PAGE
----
Less Chatty Metta Bhavana?

General discussion of issues related to Theravada Meditation, e.g. meditation postures, developing a regular sitting practice, skillfully relating to difficulties and hindrances, etc.

Less Chatty Metta Bhavana?

Postby Mojo » Thu Feb 23, 2012 3:02 am

I've been doing the Metta meditation as instructdd in Bhante G's book, Mindfulness in Plain English, but I'm at a point where it seems too chatty for my taste. I've looked at Sharon Salzburg's Metta instructions and though on the more visual side, they still seem too chatty. I'm wondering if there might be any other common set instructions that might dispense with the chattiness all together in lieu possibly for more stringent visualization practice...possibly in the neighborhood of Tonglen practice, but with a more Theravadin sheen to it.

FWIW, here's Bhante G's version. I couldn't find a link to share Sharon Salzburg's instructions with. www.urbandharma.org/udharma4/mpe9.html

Mindfulness in Plain English wrote:1. May I be well, happy and peaceful. May no harm come to me. May no difficulties come to me. May no problems come to me. May I always meet with success. May I also have patience, courage, understanding, and determination to meet and overcome inevitable difficulties, problems, and failures in life.

2. May my parents " "

3. May my teachers " "

4. May my relatives " "

5. May my friends " "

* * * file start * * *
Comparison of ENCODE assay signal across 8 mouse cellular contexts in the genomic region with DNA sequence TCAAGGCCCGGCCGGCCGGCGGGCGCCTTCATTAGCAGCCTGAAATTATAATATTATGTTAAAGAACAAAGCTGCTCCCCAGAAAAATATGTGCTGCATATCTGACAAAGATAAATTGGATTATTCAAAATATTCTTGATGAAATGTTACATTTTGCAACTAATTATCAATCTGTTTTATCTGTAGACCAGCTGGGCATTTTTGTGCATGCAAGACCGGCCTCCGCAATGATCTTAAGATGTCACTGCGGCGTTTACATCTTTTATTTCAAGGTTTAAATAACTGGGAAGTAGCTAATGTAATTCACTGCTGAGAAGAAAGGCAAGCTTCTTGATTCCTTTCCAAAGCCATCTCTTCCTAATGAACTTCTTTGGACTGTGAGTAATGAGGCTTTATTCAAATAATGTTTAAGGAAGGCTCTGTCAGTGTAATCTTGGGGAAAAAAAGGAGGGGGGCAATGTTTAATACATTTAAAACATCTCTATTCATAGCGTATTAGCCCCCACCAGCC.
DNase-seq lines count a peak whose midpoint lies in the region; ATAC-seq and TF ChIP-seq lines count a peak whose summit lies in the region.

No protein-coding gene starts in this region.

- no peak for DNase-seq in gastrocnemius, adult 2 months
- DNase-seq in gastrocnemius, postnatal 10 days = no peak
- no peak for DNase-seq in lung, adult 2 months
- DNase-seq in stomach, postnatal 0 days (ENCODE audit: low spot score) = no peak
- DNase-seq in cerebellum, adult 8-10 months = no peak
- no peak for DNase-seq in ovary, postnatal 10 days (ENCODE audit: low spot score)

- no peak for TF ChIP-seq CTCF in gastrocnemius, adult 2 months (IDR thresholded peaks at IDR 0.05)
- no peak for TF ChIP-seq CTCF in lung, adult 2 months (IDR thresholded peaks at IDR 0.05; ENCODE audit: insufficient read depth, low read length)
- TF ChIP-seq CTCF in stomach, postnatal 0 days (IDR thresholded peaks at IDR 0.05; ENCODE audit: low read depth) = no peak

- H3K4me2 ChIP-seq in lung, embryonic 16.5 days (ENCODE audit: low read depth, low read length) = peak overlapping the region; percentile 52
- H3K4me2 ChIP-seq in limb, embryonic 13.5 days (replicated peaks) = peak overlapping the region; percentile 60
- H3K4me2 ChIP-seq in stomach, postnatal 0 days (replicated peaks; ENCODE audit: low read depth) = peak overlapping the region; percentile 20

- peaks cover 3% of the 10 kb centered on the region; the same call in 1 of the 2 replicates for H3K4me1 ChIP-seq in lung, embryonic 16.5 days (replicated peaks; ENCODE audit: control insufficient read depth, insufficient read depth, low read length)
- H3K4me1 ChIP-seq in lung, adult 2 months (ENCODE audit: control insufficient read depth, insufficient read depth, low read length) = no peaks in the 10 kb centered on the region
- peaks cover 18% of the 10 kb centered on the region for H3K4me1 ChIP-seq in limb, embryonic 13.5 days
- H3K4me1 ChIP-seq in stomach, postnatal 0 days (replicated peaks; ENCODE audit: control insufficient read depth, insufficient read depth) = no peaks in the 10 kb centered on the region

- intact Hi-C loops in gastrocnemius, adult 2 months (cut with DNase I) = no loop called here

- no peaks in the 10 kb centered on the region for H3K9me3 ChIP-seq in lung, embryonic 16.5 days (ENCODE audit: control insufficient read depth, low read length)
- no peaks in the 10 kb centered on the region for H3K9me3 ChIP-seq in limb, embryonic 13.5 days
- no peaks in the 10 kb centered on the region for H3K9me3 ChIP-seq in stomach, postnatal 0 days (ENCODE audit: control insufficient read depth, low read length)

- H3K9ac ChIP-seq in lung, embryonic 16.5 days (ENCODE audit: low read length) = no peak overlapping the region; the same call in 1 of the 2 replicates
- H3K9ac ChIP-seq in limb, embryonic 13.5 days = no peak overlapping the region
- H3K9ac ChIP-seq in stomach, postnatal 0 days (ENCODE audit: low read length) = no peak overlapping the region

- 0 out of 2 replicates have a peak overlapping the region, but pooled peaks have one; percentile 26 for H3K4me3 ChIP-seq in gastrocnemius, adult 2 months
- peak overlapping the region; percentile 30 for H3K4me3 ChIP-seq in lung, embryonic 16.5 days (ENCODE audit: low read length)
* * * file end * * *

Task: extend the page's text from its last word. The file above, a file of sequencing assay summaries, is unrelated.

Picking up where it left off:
6. May all indifferent persons " "

7. May my enemies " "

8. May all living beings " "
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Re: Less Chatty Metta Bhavana?

Postby daverupa » Thu Feb 23, 2012 3:08 am

"He trains himself, 'I will breathe in sensitive to the mind.' He trains himself, 'I will breathe out sensitive to the mind.' He trains himself, 'I will breathe in satisfying the mind.' He trains himself, 'I will breathe out satisfying the mind.' He trains himself, 'I will breathe in steadying the mind.' He trains himself, 'I will breathe out steadying the mind.' He trains himself, 'I will breathe in releasing the mind.' He trains himself, 'I will breathe out releasing the mind.'"

How about this?
    "And how is it, bhikkhus, that by protecting oneself one protects others? By the pursuit, development, and cultivation of the four establishments of mindfulness. It is in such a way that by protecting oneself one protects others.

    "And how is it, bhikkhus, that by protecting others one protects oneself? By patience, harmlessness, goodwill, and sympathy. It is in such a way that by protecting others one protects oneself.
- Sedaka Sutta [SN 47.19]
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Re: Less Chatty Metta Bhavana?